Jordana Brewster is the most wooden actress. In theory I enjoy her presence in the movies – as Dom’s sister and Brian’s love interest she’s yet another thing that binds these men together, but her acting is absolutely awful.

The introduction of Gal Gadot is successfully done, and I really enjoyed her. She has this calm way about her that obviously means you should just never mess with her. I think her accent is gorgeous and so is she, and like I said, I really like her and her work in this franchise.

Fast and the Furious is the first true sequel to the first movie. It is actually far better than the first movie, which was full of racial stereotyping, awful dialogue and even worse acting. This fourth movie returns all of our favorite characters, includes some heartbreak and cause and makes much more sense than those before it. It is certainly better than 2 FAST 2 Furious, the WORST in this franchise – a movie didn’t even suit the theme of the franchise, and Tokyo Drift, a movie that I enjoyed more than the second but was introduced way too early.

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Fast and Furious, as mentioned, made the correct decision of bringing back the old cast. It kept the good things – the cast and the strong male bonding theme, and introduced better graphics, better storylines, much better acting and stronger females (who for once didn’t need saving!). I really loved this movie, but it might be because number two and three is of questionable value.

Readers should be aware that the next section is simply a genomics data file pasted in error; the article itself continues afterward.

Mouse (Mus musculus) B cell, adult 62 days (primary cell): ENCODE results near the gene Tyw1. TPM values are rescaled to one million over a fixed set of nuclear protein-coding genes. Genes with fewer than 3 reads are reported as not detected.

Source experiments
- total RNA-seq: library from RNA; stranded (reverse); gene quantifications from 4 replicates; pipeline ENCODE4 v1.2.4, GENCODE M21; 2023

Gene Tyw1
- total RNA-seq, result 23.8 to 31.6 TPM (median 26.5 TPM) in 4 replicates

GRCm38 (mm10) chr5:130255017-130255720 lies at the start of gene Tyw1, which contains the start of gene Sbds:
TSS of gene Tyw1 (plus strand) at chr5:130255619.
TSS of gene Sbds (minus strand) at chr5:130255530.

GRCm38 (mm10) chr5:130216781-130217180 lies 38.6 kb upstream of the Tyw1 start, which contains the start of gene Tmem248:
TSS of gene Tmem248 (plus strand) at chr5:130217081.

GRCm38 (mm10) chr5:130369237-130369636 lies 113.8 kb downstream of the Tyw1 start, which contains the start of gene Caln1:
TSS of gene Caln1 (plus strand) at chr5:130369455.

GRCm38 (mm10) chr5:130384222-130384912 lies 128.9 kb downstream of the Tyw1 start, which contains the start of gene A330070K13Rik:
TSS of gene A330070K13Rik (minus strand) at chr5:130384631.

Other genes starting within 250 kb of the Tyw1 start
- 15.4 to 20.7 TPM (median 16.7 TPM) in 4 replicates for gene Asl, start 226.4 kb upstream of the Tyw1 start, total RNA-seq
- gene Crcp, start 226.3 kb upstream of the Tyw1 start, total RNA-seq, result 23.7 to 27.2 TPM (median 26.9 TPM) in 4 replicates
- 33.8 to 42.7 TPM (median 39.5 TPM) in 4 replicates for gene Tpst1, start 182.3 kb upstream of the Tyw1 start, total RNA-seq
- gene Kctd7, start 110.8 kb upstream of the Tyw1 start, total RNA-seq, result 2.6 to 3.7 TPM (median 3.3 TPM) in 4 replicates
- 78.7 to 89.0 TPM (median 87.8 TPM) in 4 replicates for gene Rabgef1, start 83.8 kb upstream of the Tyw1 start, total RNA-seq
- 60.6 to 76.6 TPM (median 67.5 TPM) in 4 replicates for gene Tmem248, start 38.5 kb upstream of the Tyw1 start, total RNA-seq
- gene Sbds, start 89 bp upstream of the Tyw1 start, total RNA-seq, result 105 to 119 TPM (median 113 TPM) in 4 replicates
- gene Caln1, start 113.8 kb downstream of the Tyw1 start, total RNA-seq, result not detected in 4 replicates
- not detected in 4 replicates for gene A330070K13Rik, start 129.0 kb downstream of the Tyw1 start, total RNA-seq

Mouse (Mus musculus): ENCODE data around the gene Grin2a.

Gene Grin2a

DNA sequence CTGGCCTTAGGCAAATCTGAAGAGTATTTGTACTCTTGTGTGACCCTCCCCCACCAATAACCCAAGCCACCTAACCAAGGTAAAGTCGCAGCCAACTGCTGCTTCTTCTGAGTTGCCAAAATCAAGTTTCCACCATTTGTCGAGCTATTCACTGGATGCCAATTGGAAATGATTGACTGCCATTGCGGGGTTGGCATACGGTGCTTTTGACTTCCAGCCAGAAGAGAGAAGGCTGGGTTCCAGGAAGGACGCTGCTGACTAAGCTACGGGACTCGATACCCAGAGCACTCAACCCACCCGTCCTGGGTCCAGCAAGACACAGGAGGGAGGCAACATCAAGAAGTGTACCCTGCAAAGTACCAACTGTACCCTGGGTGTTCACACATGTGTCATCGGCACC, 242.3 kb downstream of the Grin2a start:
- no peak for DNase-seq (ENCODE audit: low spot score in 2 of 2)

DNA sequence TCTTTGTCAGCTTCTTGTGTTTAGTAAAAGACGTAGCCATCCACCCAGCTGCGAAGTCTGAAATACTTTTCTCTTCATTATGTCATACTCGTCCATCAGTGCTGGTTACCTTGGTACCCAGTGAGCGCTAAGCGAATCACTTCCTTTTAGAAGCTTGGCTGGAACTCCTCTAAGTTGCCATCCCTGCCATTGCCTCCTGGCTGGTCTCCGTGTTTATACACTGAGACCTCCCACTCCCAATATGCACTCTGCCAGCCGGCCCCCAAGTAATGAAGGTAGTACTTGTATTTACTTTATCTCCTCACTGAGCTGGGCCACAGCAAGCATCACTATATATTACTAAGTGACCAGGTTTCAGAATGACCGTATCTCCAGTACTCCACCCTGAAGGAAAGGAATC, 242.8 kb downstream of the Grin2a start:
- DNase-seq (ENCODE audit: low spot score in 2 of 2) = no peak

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See you back for review of Fast Five, a movie with the most memorable scene in all the Fast movies!

Movie Review: The Fast and the Furious (2001)

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Plot: Los Angeles police officer Brian O’Connor must decide where his loyalties really lie when he becomes enamored with the street racing world he has been sent undercover to destroy.

Rating: 6/10

Mini blog run alert! I will be reviewing the entire Fast and the Furious franchise each Friday for the next seven weeks, starting today. It is one of the most longstanding franchises and one of the most successful ones. It is also the largest case of audiences repeatedly flipping the bird at critics, because the first couple of films have terrible ratings online and yet the films just kept on rolling till everybody couldn’t help but to love and accept them. Today I am reviewing the film that starting everything, the 2001 installment titled The Fast and the Furious.